The COVID-19 pandemic resulted in the 2020 Tokyo Olympics being pushed back until next summer, forcing fans to wait more than a year to see the top athletes in women’s soccer compete at the highest level.
Heiner-Møller’s departure leaves the women’s team in a bit of lurch ahead of the rescheduled Tokyo Olympics, forcing Canadian soccer’s governing body to find his replacement with the clock ticking.
Of course, Canada Soccer has been in this situation before. In the aftermath of the Canadian team’s last-place showing at the 2011 FIFA World Cup in Germany, Carolina Morace quit as coach, and Canada Soccer was left scrambling to find a new bench boss ahead of the 2012 London Olympics.
The hiring of John Herdman, who later took charge of the men’s side, proved to be an astute appointment. With less than a year to prepare his side for the Olympics, Herdman ended up guiding Canada to a bronze medal in London – a feat his Canadian side duplicated four years later at the Rio Games.
But Canada is in a much different place now than it was when Herdman replaced Morace.
Nine years ago, Christine Sinclair was in her prime, and coming into her own as Canada’s captain and the main source of the team’s goals. Midfielders Diana Matheson and Sophie Schmidt had their best years ahead of them.
Today, Sinclair still remains the reference point in attack for Canada, but she’ll be 38 when the Tokyo Olympics roll around. Matheson is 37 and Schmidt is 31 and, like Sinclair, they remain automatic starters for Canada when healthy, blocking the pathway of younger players into the starting 11.
Under Heiner-Møller, Canada sported a winning record of 20-5-10 and sat eighth in the FIFA world rankings at the time of his announcement that he was leaving. However, a closer examination of the Dane’s tenure in charge shows that little, if any, progress was made.
A disappointing round-of-16 exit at last year’s World Cup in France was followed by yet another Canadian loss to the United States in the finals of the recent Concacaf Olympic qualifying tournament. Canada was the exact sum of its parts under Heiner-Møller, never able to reach the next level of being able to beat the elite teams in the women’s game.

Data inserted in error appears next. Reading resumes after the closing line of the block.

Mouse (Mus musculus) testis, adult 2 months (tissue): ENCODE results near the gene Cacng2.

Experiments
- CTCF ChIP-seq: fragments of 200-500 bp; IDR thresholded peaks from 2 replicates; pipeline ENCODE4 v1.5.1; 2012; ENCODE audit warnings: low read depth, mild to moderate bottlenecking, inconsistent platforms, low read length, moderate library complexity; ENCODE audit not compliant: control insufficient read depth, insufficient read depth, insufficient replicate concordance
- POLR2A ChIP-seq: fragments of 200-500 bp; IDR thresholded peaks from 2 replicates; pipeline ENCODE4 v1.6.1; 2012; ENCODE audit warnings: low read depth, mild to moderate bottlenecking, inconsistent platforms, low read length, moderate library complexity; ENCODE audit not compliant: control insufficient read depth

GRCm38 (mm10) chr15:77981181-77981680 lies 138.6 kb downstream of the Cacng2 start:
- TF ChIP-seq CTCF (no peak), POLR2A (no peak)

It’s been said so many times since Heiner-Møller succeeded Herdman in 2018, but the time has come to move on from Canada’s aging core of veterans and to start building the team around its promising group of young prospects.
Heiner-Møller was hesitant to do that, and appeared satisfied with maintaining the status quo – not a major surprise, considering he served as Herdman’s assistant before taking over from him, and that he already had a working relationship with many of the players. This is still very much Sinclair’s team, but eventually the torch has to be passed to the younger generation. At some point, this has to become a team led by Jordyn Huitema and the team’s other promising youngsters.
That’s why the next 14 months are shaping up to be one of the most important periods in the history of the Canadian women’s team. The hiring of Heiner-Møller’s successor will be absolutely vital to moving the women’s program forward, and it’s a decision that Canada Soccer has to get right.
Former national team standout Rhian Wilkinson has been suggested. She already serves as coach of the Canadian U-20 and U-17 teams, and she guided Canada to a fourth-place finish at the 2018 FIFA U-17 Women’s World Cup in Uruguay. She also earned 181 caps for Canada during her national team career, and played with many of the current members of the senior team.
But that’s the last thing Canada needs – another person tied to the Herdman era. Hiring a former national team member who played with and is friends with so many current Canadian players is a recipe for disaster.
Now more than ever, the Canadian head coaching role requires complete objectivity; someone with a fresh pair of eyes who can be ruthless in their assessments of players, and make the tough but necessary changes. The new coach can’t be bound by past relationships or have any connections to the current crop of national team members or to Herdman, even with all the success the team enjoyed under the Englishman.
The slate has to be wiped clean, and that’s why an outsider is needed – not a candidate from within the Canadian soccer community, but someone with a proven track record of success in the international game who can put their immediate stamp on this team.
If money is no object, then Canada Soccer could do much worse than hiring Jill Ellis, the former U.S. national team coach who guided the Stars and Stripes to World Cup titles in 2015 and 2019. Currently unemployed, Ellis is very much her own woman, and a manger who inspires her players and manages to get the most out of them. Now more than ever, that’s what the Canadian women’s team needs after the lacklustre Heiner-Møller era.
Canada Soccer struck gold when they picked an outsider in John Herdman nine years ago, as the women’s program benefited greatly because of it. A similar hire is required this time around.